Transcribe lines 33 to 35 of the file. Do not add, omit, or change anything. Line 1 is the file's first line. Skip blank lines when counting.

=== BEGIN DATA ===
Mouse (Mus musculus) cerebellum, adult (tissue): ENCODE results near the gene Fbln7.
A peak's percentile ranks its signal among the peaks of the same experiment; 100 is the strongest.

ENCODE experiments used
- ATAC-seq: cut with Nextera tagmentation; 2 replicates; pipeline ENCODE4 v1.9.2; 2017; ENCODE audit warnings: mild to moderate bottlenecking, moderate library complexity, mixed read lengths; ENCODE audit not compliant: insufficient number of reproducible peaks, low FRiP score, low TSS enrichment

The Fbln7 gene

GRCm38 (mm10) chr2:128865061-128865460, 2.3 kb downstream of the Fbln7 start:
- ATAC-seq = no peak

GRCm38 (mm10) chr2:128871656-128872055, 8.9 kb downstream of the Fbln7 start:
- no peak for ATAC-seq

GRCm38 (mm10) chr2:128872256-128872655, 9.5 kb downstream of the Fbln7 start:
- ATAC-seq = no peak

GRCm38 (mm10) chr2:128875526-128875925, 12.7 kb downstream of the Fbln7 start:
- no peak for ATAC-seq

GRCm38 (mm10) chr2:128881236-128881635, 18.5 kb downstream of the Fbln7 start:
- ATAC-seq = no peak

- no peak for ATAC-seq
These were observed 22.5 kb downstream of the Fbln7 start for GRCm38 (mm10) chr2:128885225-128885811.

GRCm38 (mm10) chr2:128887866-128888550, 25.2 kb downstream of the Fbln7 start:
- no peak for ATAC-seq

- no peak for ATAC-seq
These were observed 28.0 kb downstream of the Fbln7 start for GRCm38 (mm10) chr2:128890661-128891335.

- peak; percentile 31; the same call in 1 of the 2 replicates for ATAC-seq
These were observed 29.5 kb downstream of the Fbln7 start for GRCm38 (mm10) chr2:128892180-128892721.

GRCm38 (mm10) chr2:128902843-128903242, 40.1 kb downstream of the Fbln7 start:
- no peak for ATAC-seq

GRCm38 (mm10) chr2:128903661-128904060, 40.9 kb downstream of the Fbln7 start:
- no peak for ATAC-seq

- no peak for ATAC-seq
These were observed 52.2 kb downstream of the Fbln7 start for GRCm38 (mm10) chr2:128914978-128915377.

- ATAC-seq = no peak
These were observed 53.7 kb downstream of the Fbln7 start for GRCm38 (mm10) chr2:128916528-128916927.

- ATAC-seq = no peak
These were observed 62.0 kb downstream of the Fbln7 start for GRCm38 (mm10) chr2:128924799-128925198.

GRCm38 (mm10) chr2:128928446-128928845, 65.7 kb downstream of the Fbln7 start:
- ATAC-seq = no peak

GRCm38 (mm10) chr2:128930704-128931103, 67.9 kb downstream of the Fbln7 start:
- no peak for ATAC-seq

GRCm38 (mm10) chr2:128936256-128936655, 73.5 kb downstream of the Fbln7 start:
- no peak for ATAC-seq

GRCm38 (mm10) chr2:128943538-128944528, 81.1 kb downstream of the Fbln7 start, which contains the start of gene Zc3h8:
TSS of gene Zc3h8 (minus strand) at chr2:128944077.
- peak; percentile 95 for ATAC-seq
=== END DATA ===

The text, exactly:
These were observed 62.0 kb downstream of the Fbln7 start for GRCm38 (mm10) chr2:128924799-128925198.

GRCm38 (mm10) chr2:128928446-128928845, 65.7 kb downstream of the Fbln7 start:
- ATAC-seq = no peak